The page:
Amended Regulation 2009, The Local Authority, Social Services and National Service Complaints (England) came into effect in April 2009. This Regulation formed a single method in dealing with grievances structures about social care services and health services.
Prior to this there were two dispersed complains systems, one for social care and the other for health care. This helped organisations covenant with grievances more efficiently and aided services were effective, personal, and safe.
The new complaints methodology is planned around three main ethics:
Deal with grievances more effectively, use the information received to learn and progress.
Listening, Responding and improving, this assisted organisations to take a more vigorous method in capturing the people views.
The General Social Care Council (GSCC) code of practice requires social acre workers in England to protect the rights and promote the interests of users and carers, uphold public trust and social care services and be accountable for the quality of their work and for improving their skills.
www.socialcarewoker.co.uk Code of Conduct
The GSCC code of practice encloses agreed codes of practice for social care workers and managers of social care workers defining the principles of conduct and practices within which they must work.
A social care worker must encourage the independence of service users while protecting them as far as possible from danger or maltreatment.
Code 3.7 states that as a social worker you must assisting service users and carers to make complaints, taking grievances extremely seriously and responding to them or passing them to the suitable person.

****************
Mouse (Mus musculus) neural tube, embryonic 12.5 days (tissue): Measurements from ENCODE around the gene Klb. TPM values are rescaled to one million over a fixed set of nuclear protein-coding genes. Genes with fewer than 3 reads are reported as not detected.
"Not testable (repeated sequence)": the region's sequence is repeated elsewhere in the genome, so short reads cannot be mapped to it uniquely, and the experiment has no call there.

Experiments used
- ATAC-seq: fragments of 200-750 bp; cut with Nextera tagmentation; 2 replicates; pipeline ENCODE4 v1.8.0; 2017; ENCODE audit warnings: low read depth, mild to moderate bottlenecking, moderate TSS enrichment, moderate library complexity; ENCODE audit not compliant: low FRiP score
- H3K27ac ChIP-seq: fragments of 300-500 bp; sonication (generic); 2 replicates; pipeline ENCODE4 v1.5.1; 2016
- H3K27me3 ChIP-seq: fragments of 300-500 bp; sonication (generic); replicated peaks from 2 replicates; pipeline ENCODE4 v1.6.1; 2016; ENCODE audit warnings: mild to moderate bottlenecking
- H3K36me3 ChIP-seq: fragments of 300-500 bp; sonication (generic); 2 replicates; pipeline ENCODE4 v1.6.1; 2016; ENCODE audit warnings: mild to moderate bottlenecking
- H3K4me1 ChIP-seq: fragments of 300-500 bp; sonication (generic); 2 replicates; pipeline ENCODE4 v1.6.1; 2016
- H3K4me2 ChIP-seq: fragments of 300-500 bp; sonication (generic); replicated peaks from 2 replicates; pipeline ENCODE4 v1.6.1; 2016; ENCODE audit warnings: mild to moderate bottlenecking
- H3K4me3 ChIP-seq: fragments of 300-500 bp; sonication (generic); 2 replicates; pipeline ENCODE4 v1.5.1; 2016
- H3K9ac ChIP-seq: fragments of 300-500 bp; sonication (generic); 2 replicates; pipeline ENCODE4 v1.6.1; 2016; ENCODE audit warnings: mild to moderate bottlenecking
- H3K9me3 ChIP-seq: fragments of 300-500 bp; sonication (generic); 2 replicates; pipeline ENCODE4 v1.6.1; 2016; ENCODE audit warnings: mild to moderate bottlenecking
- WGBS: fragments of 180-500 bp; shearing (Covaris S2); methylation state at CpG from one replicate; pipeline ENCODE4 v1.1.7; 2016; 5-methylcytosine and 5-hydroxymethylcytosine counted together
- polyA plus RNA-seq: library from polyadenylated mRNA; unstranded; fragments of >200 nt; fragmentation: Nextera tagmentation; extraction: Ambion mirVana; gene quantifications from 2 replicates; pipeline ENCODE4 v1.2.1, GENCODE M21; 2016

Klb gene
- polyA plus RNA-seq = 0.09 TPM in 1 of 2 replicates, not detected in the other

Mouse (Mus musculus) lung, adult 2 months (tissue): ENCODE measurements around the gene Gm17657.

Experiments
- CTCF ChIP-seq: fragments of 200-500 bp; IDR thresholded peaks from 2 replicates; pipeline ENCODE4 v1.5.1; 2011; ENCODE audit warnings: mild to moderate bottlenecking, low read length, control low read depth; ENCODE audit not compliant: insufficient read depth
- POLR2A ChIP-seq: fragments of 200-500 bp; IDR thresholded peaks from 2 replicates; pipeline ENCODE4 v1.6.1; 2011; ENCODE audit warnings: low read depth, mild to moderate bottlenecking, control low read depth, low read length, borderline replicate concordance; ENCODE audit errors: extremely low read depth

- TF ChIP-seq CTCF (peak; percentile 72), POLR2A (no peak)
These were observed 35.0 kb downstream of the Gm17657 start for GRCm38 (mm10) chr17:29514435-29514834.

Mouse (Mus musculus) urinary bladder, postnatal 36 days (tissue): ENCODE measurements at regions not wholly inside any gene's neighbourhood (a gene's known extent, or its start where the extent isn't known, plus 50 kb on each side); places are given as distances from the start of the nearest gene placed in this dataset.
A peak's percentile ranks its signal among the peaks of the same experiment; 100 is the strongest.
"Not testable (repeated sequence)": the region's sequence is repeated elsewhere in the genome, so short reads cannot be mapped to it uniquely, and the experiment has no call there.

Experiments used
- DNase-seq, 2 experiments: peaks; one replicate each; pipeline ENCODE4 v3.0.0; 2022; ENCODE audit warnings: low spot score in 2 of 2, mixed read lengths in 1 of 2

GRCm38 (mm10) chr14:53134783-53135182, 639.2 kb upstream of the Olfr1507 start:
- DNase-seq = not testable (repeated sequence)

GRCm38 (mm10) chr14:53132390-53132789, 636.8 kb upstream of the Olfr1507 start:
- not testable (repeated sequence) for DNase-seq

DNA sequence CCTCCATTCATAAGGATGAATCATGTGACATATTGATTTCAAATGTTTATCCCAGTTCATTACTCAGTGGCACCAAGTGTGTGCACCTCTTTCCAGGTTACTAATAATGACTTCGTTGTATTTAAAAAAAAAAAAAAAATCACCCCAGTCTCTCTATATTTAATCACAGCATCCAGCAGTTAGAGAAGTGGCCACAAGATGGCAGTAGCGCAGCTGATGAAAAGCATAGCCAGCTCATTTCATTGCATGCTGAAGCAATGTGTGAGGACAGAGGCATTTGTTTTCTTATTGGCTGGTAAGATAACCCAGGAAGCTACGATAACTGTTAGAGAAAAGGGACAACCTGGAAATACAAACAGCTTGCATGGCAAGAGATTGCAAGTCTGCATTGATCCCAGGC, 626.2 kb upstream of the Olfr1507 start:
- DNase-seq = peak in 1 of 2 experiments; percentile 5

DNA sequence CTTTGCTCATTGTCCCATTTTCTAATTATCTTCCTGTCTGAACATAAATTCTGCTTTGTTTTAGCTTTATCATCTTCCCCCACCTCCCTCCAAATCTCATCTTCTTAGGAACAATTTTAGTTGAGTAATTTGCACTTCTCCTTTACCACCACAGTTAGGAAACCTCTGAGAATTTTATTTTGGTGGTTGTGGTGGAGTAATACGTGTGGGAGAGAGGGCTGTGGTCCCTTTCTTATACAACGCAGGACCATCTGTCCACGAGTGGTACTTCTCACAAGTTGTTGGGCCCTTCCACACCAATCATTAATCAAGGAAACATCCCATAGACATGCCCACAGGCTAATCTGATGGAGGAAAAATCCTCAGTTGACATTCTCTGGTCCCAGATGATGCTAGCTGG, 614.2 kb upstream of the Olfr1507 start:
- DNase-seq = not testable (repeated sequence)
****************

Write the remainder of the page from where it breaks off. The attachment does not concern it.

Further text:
The Government Ombudsman have also issued guidelines regarding good complaints handling and this is summarised as follows:
• Getting it right
• Being customer focused
• Acting fairly and proportionately
• Putting things right
• Being open and accountable
The Regulatory requirements from the Care Quality Commission (CQC) provide detailed outcomes and prompts for each regulation and indicates what we should be doing as an organisation to meet the requirements of the regulations set by the CQC.
Regulation 26 of the Health and Social Care act 2008 (regulated activities) Regulation 2010 entails that you be able to determine that you have taken into reason all of the outcomes and prompts when judging your compliance with the regulations in your day to day activities
The CQC must ensure that all services are meeting the crucial standards of quality and safety before they can register any organisation.
The following outcomes are regulatory requirements which affect the services provision within Thumhara Centres area of work in respect of complaints.
People who use the service are given the information about, how to raise a concern or complaint about the service
Respecting and involving service users who use the service
Having effective means to monitor and review incidents, concerns and complaints that have potential to become abuse or safeguarding concerns
Safeguarding service users from abuse
Requirements relating to employees
Thumhara centre manager or managers acting on behalf of the organisation on a weekly interval to monitor their satisfaction with the care provided by the new worker and any complaints that may arise.
Assessing and monitoring the quality of service provision. The registered manager (I) must have regards to The complaint and comments made, and views including the description of their experience of care and treatment this should be expressed by the service user and those acting on their behalf.